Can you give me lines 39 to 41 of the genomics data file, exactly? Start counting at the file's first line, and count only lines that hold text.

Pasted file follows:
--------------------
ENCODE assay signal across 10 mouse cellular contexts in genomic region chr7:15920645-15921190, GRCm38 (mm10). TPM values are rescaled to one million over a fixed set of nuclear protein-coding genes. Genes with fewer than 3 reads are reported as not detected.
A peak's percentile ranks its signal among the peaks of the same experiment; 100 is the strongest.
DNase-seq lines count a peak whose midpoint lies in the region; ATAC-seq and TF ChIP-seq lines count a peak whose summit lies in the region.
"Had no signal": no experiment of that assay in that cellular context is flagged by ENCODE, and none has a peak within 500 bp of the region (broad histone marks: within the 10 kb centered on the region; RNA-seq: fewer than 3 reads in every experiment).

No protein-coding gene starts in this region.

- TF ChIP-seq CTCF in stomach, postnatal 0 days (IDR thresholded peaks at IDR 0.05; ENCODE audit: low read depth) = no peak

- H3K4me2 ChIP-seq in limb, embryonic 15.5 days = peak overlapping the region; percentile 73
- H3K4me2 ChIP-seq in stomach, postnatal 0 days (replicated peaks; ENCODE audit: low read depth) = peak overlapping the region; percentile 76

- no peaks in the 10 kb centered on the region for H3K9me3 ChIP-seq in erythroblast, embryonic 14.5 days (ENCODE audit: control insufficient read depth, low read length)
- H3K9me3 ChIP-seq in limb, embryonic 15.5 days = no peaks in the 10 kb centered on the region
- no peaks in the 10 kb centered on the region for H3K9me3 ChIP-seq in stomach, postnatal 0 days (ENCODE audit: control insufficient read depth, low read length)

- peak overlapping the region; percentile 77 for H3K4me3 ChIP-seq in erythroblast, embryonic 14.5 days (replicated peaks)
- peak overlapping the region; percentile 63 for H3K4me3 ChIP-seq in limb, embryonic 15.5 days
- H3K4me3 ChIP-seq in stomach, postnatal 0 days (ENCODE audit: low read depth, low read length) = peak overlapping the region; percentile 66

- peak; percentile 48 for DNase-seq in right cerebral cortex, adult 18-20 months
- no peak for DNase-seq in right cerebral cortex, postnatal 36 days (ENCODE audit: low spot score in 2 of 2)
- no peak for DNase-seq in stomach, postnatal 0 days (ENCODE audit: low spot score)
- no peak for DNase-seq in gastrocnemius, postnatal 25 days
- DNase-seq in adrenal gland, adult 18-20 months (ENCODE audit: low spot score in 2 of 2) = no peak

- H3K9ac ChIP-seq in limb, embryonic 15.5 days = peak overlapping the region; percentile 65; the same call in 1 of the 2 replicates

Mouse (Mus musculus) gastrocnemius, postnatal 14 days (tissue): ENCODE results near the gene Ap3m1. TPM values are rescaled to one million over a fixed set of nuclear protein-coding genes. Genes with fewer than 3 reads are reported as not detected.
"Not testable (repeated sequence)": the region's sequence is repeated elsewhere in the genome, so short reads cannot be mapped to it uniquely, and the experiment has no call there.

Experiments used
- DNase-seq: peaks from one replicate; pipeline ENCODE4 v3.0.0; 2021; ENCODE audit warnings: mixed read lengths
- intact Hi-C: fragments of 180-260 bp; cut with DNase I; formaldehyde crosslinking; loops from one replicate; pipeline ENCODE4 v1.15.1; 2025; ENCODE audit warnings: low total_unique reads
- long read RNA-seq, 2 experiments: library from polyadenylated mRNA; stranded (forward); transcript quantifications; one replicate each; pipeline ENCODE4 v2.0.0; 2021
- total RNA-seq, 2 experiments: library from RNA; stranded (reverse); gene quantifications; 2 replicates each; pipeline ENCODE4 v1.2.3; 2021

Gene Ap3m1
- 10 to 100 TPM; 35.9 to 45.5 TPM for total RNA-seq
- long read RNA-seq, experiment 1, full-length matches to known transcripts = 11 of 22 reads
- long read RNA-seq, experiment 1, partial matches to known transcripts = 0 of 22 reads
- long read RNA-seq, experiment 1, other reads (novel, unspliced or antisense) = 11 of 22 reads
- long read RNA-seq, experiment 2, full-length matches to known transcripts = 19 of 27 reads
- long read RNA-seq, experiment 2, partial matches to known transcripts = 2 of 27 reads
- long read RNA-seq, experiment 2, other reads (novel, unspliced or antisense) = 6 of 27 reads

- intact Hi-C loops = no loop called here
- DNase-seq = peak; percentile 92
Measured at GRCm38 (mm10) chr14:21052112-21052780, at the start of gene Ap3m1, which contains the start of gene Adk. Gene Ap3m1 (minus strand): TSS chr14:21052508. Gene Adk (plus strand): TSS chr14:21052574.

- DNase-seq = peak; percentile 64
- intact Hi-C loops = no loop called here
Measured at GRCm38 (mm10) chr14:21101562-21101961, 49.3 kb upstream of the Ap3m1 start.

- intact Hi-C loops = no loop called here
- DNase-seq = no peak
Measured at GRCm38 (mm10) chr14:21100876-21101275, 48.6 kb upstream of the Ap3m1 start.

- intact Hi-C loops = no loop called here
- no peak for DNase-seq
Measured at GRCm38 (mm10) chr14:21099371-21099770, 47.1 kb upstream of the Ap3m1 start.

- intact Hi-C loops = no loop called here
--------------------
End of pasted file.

- DNase-seq = peak; percentile 64
- intact Hi-C loops = no loop called here
Measured at GRCm38 (mm10) chr14:21101562-21101961, 49.3 kb upstream of the Ap3m1 start.